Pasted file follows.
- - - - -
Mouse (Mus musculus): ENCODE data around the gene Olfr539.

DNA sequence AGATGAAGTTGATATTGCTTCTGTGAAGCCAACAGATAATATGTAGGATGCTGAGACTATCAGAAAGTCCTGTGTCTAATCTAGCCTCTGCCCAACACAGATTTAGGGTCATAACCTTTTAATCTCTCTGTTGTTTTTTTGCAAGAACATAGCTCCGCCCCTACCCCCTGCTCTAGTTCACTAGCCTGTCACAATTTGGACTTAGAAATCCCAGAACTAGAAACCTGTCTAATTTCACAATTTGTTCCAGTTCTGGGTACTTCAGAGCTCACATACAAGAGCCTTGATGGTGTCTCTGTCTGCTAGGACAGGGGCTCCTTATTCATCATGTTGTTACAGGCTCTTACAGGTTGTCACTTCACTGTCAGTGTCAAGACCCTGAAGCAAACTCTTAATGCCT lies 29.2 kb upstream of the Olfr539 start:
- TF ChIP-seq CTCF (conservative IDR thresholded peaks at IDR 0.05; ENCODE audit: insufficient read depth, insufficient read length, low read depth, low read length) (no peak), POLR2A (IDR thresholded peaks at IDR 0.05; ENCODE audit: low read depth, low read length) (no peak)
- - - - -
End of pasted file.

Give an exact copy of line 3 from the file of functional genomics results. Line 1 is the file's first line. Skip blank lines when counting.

- TF ChIP-seq CTCF (conservative IDR thresholded peaks at IDR 0.05; ENCODE audit: insufficient read depth, insufficient read length, low read depth, low read length) (no peak), POLR2A (IDR thresholded peaks at IDR 0.05; ENCODE audit: low read depth, low read length) (no peak)